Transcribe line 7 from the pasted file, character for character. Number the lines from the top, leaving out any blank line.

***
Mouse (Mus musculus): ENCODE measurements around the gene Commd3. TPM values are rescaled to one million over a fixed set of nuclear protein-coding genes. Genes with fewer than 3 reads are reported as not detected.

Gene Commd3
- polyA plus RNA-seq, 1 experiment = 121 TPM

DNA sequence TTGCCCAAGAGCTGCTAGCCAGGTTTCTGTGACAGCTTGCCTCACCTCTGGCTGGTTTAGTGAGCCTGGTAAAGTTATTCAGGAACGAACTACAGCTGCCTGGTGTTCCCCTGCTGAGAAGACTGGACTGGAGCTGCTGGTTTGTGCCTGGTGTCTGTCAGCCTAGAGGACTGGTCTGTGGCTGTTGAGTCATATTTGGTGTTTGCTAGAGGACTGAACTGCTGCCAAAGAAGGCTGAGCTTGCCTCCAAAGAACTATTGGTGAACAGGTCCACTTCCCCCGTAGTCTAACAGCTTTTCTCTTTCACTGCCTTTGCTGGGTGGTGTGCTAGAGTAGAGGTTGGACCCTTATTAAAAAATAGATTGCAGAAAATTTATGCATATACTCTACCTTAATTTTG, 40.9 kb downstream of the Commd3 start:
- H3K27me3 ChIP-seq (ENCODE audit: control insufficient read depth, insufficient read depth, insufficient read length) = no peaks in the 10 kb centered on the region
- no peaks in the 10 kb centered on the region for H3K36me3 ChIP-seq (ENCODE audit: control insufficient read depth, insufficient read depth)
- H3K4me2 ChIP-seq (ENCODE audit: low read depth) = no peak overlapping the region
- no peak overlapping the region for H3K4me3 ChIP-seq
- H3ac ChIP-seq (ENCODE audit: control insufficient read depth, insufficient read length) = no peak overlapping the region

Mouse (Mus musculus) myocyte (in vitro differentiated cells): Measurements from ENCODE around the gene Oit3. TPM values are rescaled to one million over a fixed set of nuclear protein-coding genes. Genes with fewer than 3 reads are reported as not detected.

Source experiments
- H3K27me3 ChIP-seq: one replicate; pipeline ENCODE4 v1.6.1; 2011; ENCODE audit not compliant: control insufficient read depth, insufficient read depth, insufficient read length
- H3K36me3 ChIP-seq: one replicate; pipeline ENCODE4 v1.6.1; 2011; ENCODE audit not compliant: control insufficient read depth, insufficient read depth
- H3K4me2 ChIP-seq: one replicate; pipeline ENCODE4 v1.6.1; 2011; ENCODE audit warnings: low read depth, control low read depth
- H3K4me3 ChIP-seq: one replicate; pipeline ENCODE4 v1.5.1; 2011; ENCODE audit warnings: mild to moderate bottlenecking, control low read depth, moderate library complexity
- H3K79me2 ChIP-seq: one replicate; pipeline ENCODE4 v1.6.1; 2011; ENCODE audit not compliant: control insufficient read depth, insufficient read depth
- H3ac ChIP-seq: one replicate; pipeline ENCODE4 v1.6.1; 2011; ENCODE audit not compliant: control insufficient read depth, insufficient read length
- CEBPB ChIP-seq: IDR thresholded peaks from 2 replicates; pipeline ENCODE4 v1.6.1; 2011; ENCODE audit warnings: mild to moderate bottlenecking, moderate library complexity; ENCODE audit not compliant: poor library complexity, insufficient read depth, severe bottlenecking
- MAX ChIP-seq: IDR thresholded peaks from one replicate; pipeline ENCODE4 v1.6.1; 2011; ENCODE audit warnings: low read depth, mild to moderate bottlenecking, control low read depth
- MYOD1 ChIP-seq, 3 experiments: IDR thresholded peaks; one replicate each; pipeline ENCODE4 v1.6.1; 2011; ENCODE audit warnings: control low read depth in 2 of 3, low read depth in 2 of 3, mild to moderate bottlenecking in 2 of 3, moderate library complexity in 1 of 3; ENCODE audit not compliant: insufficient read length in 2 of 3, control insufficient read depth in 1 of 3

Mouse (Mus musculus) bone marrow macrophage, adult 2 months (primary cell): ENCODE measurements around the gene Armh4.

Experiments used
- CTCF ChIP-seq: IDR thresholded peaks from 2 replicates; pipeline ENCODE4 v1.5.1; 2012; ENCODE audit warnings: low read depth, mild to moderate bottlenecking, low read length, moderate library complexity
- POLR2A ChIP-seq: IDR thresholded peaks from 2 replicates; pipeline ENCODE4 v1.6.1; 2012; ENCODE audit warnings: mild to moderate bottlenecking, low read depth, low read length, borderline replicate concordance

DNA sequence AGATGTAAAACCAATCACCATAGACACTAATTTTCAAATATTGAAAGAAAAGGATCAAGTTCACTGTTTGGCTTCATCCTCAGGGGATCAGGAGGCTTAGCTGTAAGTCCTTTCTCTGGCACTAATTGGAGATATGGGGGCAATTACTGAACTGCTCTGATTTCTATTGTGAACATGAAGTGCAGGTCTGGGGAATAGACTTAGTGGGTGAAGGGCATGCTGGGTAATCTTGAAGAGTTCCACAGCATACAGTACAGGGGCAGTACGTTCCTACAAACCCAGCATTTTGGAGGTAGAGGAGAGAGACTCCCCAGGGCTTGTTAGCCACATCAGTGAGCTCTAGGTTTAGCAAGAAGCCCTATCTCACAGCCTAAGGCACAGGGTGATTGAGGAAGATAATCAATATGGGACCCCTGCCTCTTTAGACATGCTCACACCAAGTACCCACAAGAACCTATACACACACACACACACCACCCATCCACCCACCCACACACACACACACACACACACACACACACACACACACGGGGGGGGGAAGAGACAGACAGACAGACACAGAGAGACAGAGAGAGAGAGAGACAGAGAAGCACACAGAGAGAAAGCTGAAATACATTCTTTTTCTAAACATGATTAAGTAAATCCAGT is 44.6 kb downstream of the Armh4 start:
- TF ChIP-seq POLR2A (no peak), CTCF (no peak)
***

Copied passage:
- H3K4me2 ChIP-seq (ENCODE audit: low read depth) = no peak overlapping the region